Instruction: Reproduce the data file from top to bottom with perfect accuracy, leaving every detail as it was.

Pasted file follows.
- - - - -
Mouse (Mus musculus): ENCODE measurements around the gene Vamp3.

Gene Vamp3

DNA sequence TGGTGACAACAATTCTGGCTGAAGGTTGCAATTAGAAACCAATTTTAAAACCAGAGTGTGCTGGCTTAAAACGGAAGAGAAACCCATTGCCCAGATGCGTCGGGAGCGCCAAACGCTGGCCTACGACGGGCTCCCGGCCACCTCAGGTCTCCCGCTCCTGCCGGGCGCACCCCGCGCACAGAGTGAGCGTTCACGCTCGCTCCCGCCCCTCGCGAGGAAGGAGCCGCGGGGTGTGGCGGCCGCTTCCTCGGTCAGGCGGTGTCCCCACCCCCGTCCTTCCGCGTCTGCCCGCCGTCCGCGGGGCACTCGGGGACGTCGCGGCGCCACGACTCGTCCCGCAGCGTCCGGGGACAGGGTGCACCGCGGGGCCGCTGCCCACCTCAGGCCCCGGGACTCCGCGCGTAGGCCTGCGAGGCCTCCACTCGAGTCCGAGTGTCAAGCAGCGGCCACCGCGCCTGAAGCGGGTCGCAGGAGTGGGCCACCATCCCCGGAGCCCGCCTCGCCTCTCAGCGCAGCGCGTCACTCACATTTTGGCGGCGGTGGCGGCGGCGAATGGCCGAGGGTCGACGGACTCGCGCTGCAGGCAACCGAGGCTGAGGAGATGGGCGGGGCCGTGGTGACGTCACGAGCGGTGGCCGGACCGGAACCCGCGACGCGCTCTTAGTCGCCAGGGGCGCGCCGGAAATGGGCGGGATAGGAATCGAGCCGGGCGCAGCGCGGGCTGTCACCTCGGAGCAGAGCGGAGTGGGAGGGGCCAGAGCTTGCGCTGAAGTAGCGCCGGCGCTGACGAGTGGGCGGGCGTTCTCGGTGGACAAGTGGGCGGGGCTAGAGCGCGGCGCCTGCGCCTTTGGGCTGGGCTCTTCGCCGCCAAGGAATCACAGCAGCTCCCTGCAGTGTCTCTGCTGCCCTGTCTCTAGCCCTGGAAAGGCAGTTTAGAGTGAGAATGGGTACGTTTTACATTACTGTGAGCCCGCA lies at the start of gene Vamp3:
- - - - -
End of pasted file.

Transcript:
Mouse (Mus musculus): ENCODE measurements around the gene Vamp3.

Gene Vamp3

DNA sequence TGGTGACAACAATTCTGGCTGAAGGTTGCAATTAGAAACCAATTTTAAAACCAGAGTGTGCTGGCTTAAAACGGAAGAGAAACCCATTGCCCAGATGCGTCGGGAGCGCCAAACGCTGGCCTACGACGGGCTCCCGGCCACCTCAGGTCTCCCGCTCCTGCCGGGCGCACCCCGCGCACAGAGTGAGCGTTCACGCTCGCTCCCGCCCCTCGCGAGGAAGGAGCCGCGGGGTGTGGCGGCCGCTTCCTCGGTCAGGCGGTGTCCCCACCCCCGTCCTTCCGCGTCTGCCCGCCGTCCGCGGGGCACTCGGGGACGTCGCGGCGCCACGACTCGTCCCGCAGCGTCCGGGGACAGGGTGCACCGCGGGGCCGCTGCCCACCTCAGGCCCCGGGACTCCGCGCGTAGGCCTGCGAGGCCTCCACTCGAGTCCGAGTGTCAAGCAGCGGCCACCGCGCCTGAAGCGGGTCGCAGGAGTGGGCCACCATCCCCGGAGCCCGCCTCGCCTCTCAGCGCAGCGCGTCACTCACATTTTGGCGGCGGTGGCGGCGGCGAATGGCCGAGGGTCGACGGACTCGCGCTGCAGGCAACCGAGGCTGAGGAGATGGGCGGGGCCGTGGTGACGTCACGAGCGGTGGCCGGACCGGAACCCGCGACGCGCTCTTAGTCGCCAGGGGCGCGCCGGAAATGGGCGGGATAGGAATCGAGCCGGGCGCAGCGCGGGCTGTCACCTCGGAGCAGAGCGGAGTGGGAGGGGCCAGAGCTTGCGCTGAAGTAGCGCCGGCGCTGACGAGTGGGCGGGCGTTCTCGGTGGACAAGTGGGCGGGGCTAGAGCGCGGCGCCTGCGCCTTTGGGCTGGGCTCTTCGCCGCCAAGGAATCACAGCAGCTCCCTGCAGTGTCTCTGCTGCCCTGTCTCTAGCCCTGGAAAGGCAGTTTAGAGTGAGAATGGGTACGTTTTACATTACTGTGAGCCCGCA lies at the start of gene Vamp3: